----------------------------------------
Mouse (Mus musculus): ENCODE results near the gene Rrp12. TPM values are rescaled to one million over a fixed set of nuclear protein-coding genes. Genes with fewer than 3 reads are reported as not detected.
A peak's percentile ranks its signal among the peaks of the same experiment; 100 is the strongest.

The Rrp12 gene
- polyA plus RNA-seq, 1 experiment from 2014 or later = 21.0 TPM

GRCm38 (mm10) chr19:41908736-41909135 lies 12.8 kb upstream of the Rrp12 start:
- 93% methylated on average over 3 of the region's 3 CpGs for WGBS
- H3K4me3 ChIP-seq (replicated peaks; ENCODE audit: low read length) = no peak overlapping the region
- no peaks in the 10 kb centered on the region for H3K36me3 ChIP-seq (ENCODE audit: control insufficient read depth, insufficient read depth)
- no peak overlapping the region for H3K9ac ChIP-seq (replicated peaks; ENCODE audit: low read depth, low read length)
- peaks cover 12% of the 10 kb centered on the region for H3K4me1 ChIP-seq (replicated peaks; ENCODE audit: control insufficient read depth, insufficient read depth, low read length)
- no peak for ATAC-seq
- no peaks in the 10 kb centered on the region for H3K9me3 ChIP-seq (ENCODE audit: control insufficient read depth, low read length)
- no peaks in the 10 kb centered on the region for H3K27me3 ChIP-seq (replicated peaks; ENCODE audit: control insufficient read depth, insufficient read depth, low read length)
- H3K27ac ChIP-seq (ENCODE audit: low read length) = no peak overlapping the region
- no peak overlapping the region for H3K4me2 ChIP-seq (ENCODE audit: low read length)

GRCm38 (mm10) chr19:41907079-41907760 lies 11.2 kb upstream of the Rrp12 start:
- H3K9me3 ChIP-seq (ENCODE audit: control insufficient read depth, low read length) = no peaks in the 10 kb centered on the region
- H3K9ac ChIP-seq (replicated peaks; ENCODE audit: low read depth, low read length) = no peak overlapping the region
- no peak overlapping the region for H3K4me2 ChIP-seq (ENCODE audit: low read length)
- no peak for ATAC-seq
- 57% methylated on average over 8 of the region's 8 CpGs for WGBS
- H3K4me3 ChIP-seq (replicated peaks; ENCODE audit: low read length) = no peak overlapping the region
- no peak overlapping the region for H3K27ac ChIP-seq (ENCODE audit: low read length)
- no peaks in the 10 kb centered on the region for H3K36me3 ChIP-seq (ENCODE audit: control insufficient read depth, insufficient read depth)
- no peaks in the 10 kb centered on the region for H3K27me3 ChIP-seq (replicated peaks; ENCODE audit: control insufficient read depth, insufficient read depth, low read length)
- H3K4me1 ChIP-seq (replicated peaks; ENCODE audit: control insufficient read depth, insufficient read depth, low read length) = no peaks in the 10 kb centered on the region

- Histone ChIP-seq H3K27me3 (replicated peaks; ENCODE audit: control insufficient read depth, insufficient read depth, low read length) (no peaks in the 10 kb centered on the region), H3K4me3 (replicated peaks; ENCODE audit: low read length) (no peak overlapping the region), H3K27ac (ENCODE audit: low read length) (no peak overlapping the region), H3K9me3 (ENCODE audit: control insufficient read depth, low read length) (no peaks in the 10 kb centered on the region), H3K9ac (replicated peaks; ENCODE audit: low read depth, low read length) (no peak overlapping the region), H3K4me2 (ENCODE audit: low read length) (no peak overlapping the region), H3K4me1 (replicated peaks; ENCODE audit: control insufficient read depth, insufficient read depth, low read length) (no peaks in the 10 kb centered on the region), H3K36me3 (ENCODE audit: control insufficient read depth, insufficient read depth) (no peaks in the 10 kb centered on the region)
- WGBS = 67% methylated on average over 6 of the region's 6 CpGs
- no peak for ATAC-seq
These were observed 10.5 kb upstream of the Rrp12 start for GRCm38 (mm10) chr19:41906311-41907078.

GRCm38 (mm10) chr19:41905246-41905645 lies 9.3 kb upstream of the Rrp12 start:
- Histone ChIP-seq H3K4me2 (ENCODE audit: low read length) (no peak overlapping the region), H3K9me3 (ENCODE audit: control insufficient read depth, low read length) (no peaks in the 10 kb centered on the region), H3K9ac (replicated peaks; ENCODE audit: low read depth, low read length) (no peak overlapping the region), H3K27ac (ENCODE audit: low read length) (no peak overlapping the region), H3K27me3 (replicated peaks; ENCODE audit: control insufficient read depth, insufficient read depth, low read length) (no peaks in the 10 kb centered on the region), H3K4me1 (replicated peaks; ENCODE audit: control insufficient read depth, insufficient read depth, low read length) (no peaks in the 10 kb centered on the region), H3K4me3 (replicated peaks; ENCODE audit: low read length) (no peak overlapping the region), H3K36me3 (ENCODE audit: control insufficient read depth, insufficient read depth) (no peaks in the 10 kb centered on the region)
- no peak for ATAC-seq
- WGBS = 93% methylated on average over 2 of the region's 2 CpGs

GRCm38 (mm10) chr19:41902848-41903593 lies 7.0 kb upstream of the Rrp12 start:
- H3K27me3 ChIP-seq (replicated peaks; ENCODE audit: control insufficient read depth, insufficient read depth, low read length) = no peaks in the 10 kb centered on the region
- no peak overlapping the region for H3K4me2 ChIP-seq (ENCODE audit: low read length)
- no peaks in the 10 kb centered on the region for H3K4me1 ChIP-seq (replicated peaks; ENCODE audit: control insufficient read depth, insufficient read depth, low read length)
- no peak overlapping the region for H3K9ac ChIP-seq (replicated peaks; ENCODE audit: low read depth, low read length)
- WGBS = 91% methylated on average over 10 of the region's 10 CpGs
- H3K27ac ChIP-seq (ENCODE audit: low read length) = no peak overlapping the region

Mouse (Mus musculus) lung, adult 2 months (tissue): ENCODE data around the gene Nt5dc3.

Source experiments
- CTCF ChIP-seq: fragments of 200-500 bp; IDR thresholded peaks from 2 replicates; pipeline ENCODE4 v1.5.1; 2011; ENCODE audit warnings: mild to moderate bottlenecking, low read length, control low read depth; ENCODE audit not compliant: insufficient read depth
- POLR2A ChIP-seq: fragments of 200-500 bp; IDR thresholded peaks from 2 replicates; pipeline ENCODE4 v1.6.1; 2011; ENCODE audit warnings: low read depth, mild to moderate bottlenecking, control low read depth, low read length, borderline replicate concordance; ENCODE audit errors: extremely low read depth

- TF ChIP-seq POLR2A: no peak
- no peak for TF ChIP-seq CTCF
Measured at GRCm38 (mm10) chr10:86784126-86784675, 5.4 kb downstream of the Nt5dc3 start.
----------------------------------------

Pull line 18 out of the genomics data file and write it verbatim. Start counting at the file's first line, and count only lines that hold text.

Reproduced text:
- H3K9ac ChIP-seq (replicated peaks; ENCODE audit: low read depth, low read length) = no peak overlapping the region